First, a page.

Anti-Wal-Mart Sentiments Take On Religious Fervor

USA Today: Wal-Mart’s critics, opening a new front in their war on the retail goliath, are borrowing from actor-director Mel Gibson’s promotional playbook.
Producers of a new documentary, Wal-Mart: The High Cost of Low Price, will show it at about 1,000 churches, synagogues and religious sites nationwide on Nov. 13 in a bid to force changes in Wal-Mart’s employment and other practices.
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The film, by the director of Outfoxed: Rupert Murdoch’s War on Journalism, comes as Wal-Mart mounts a new effort to polish its battered image. The movie is part of a broader campaign by a disparate group of critics who now include ministers asserting Wal-Mart’s tactics are a moral as well as economic issue.
Producer Robert Greenwald hopes for the same success Gibson had last year building grass-roots support through churches for his blockbuster, The Passion of the Christ.
The Wal-Mart film features interviews with company employees, small-business owners, teachers and others who sharply criticize it with charges of low wages, skimpy health benefits and a poor environmental record.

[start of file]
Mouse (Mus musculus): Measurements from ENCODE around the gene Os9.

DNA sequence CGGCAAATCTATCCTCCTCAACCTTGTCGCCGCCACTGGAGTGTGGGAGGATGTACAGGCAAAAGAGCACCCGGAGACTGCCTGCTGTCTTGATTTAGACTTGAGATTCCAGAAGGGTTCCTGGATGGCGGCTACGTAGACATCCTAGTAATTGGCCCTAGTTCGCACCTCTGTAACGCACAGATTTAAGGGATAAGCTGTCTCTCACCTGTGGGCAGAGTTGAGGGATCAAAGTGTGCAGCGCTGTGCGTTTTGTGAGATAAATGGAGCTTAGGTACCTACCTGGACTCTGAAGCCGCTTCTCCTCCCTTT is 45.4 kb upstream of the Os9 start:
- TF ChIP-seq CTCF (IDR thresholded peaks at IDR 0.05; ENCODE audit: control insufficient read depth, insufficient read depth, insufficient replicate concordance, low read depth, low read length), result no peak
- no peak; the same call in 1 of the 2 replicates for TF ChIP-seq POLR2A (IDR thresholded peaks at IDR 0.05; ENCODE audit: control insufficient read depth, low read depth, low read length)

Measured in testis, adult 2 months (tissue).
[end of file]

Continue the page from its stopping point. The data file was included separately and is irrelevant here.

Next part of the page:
“Those are moral questions,” Greenwald said Wednesday. “They’re questions of who we are as people, who we are as a country.”
Consumers may be receptive. Moral values ranked No. 4 among top non-economic worries in a Gallup Poll this month.

About David Burn

I wrote my first ad for a political candidate when I was 17 years old. She won her race and I felt the seductive power of advertising for the first time. Today, I'm the founder and creative director at Bonehook in Portland, Oregon. We bring integrated marketing solutions to our clients in healthcare, human services, real estate, fashion, outdoor recreation, and food and beverage.